Here's my take on this:
Use what works for your book.
It seems easy enough, right? It's not - at least for many authors.
You see, authors tend to put themselves into their books. Sometimes, this is great, because it means that we can get honest reactions to situations. I can totally imagine some of my authors sitting at their computers running through scenarios from start to finish: If someone walked up behind me and goosed me, what would I say? How would I react? Would I scream? Would I jump? Would I simply keep walking?
But - and this is a big but - the question truly should be: If someone walked up behind my character...
And this makes all the difference.
Probably the most obvious place this happens is with interjections. (In case you don't remember what interjections are, I offer you this from Schoolhouse Rock.) (And even if you do remember what they are, this is kind of fun.)
You can tell a lot about an author when you find that the interjection doesn't match the character.
When the "gotta stay gritty" author has an otherwise suitably grandmotherly character yell out "Fuck you, you asshole!" at the pizza delivery boy who handed her the wrong pie, readers might suspect something is wrong. On the other hand, when the author who doesn't like to get too close to things has her college-age ruffian say "Gosh, that's no good," readers will probably also get the feeling that something is out of place.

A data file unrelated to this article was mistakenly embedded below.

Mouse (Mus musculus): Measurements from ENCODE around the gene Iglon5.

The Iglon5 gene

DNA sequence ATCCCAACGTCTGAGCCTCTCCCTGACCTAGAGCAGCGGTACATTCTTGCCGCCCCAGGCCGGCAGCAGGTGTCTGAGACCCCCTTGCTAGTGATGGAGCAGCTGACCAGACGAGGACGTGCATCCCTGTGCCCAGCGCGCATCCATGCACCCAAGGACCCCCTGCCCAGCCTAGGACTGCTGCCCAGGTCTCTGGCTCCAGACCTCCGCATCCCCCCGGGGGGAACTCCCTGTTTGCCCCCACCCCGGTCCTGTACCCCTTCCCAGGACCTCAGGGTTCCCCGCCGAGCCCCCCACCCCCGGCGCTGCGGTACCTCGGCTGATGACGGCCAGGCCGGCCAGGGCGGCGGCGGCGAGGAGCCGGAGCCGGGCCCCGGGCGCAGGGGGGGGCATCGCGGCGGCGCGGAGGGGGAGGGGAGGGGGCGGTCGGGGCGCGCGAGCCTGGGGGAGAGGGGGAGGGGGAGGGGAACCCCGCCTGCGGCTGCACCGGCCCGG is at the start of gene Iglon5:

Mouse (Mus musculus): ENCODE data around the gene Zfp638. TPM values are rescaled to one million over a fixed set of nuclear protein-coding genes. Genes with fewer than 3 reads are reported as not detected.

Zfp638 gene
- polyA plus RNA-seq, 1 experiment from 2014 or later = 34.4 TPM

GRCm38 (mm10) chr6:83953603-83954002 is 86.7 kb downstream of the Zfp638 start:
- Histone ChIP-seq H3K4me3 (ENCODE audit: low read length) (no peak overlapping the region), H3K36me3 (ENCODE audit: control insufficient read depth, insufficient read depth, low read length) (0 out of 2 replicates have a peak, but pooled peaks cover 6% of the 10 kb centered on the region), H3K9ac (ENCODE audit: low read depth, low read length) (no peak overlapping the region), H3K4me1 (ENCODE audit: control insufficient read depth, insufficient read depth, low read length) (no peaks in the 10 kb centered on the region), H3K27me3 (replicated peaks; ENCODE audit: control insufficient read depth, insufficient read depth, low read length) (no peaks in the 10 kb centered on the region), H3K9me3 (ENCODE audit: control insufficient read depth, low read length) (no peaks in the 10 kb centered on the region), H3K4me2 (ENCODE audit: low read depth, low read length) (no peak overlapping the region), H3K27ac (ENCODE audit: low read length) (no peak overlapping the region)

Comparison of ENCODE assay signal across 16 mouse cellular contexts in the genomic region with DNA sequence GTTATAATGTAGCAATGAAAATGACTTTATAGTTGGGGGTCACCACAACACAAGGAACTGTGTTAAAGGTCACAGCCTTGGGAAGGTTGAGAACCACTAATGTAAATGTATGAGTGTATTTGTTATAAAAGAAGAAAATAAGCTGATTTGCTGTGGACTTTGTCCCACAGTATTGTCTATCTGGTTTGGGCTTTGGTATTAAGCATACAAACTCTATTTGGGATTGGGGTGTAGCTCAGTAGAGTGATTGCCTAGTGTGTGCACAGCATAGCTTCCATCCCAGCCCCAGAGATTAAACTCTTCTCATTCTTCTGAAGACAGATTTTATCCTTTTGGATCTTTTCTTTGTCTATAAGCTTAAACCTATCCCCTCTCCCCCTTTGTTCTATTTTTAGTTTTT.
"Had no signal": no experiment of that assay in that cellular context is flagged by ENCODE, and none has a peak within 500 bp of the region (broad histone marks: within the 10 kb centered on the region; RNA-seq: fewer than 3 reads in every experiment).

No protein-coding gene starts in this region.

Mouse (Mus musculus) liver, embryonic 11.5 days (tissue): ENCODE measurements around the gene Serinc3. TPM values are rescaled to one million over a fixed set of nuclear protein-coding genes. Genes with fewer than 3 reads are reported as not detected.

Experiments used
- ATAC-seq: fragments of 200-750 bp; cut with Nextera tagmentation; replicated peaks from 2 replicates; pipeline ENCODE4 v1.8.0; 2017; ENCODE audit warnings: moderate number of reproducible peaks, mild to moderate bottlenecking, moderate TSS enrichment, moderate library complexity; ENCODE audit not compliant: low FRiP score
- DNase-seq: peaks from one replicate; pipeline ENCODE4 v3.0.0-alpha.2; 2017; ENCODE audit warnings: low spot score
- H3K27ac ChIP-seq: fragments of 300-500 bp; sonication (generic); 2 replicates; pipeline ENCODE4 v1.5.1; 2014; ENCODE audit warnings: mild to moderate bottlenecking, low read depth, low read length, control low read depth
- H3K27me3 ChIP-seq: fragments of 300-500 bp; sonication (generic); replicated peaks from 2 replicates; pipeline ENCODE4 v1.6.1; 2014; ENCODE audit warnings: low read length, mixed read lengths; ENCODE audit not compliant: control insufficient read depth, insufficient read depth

For fiction (or memoir, for that matter) to really work on all levels, your characters - and your audience - should have as much of an impact on your word choice as your own personal opinions do.
It's not just in fictional outbursts when words have meaning, though. You only have to look at two or three different news sources these days to realize how much difference word choice can make.
When one news source says "passionate young men chanted as they processed through town" and another says "domestic terrorists shouted out epithets while carrying torches and storming through town" - both trying to describe the same situation - you can start to see the power of words.
As writers, we create the world that our readers will see. In fiction, this can be a fun, playful task - or a painful, laborious one - depending on how well you understand your characters. In non-fiction, this takes on even more weight, since - in essence - you're crafting the world your readers live in.
As readers, we need to hold authors accountable for their word choices. If a character's words don't match the character's character, it's up to us to decide if we should read on.
If what we're seeing with our own eyes doesn't match what we're being told, we need to call the author (or news organization) out.
Words are tools. Use them wisely.